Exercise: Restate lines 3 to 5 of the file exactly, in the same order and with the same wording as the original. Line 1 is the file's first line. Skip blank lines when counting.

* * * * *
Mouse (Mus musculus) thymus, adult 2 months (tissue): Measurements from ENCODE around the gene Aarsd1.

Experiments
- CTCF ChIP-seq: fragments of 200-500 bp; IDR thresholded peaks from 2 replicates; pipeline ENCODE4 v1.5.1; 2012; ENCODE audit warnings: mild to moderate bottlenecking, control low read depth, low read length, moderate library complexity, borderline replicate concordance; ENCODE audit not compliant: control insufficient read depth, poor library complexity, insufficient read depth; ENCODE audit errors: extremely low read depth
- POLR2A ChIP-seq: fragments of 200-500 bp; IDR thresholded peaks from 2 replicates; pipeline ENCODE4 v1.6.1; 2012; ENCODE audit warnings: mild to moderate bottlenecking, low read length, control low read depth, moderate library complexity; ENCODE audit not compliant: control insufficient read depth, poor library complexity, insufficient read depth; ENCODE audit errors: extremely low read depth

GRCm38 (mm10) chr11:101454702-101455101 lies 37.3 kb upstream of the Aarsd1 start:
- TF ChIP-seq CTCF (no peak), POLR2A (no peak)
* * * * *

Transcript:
- CTCF ChIP-seq: fragments of 200-500 bp; IDR thresholded peaks from 2 replicates; pipeline ENCODE4 v1.5.1; 2012; ENCODE audit warnings: mild to moderate bottlenecking, control low read depth, low read length, moderate library complexity, borderline replicate concordance; ENCODE audit not compliant: control insufficient read depth, poor library complexity, insufficient read depth; ENCODE audit errors: extremely low read depth
- POLR2A ChIP-seq: fragments of 200-500 bp; IDR thresholded peaks from 2 replicates; pipeline ENCODE4 v1.6.1; 2012; ENCODE audit warnings: mild to moderate bottlenecking, low read length, control low read depth, moderate library complexity; ENCODE audit not compliant: control insufficient read depth, poor library complexity, insufficient read depth; ENCODE audit errors: extremely low read depth

GRCm38 (mm10) chr11:101454702-101455101 lies 37.3 kb upstream of the Aarsd1 start: